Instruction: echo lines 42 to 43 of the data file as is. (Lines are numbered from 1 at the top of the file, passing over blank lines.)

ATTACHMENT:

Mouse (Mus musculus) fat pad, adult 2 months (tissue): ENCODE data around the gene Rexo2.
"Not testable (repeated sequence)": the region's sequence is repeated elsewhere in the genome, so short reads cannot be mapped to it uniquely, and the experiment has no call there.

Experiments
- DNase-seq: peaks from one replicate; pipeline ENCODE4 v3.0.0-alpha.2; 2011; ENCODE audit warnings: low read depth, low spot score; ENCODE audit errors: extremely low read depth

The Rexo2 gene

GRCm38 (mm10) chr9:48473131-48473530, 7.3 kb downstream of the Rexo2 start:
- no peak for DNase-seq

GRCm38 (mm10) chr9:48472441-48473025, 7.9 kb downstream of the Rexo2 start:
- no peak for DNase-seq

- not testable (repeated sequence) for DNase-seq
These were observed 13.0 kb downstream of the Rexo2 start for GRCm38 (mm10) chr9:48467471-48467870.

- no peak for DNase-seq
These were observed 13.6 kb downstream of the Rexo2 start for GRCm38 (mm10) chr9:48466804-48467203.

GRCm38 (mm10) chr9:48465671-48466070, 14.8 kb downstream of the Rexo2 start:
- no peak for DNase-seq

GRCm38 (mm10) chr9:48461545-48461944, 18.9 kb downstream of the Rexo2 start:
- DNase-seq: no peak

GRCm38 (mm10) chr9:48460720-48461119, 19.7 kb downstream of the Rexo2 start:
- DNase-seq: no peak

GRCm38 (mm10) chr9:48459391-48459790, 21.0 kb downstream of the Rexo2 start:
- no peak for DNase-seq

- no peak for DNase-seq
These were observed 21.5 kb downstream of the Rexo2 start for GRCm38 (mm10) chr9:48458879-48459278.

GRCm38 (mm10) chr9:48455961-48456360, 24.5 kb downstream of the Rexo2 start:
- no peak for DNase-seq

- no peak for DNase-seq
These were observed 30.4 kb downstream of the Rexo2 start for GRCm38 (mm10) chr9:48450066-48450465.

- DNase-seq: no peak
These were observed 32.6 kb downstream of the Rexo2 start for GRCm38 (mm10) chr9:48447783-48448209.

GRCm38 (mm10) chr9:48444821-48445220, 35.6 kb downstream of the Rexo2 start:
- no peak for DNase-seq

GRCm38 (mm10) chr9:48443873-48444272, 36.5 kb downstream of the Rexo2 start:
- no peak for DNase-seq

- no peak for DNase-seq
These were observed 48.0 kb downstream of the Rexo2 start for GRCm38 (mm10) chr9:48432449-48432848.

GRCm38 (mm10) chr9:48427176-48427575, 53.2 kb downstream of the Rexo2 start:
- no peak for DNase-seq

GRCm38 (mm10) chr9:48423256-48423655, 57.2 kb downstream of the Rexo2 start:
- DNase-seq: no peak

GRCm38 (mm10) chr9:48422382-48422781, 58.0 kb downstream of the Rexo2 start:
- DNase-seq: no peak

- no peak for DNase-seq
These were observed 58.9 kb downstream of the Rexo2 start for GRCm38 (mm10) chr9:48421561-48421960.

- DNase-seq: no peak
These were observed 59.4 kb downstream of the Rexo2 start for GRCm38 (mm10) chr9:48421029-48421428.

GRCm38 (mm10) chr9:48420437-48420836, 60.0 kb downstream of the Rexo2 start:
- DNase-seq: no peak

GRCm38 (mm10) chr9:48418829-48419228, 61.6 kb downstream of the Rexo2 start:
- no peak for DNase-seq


- no peak for DNase-seq
These were observed 58.9 kb downstream of the Rexo2 start for GRCm38 (mm10) chr9:48421561-48421960.